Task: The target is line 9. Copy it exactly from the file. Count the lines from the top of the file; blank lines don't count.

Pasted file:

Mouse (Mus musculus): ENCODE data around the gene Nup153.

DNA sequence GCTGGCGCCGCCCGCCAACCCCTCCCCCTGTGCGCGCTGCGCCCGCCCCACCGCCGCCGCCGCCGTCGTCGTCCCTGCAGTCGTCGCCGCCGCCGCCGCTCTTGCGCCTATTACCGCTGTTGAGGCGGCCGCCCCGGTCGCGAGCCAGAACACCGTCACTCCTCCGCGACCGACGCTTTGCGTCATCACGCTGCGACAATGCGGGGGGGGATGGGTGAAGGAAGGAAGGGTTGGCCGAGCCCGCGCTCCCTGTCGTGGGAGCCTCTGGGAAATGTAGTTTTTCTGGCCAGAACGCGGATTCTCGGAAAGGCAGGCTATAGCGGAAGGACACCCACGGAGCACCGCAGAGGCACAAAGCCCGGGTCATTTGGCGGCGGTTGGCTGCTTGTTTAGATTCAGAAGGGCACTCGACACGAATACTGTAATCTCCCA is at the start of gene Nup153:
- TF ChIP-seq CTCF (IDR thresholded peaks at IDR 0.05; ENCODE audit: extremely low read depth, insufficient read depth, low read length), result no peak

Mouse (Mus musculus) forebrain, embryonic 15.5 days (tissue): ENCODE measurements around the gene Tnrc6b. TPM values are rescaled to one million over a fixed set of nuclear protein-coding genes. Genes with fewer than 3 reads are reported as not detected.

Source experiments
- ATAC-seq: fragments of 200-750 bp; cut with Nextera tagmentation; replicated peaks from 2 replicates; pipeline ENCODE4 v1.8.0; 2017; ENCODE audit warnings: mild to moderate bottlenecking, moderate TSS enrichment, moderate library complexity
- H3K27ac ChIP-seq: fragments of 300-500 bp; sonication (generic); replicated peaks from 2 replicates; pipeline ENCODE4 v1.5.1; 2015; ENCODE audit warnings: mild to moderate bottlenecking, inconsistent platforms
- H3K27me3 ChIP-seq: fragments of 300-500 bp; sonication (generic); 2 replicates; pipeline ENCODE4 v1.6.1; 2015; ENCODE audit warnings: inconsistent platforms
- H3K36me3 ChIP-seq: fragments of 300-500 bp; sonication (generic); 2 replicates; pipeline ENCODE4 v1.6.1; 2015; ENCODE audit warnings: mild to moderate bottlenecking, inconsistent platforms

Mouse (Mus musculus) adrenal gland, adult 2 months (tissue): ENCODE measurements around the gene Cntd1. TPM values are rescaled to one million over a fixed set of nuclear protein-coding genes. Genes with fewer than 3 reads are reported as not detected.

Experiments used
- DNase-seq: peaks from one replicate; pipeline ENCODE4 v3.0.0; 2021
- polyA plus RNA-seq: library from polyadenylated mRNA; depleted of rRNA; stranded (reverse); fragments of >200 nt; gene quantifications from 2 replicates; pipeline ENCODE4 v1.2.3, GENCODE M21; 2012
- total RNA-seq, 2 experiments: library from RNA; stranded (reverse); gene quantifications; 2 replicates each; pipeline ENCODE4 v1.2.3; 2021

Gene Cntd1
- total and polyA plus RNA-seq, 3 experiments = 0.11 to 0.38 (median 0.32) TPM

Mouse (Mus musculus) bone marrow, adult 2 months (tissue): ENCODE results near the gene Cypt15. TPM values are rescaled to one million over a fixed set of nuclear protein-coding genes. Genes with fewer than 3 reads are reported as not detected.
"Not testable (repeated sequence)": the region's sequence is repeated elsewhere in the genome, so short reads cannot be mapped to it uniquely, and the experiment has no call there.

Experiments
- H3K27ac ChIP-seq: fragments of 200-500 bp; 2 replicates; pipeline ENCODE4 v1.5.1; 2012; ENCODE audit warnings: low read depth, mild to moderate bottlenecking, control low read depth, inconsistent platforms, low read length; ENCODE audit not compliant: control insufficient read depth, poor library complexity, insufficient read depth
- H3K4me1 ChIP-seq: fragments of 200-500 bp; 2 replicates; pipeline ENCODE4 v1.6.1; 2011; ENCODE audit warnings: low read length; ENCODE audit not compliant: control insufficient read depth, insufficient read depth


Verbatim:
- H3K36me3 ChIP-seq: fragments of 300-500 bp; sonication (generic); 2 replicates; pipeline ENCODE4 v1.6.1; 2015; ENCODE audit warnings: mild to moderate bottlenecking, inconsistent platforms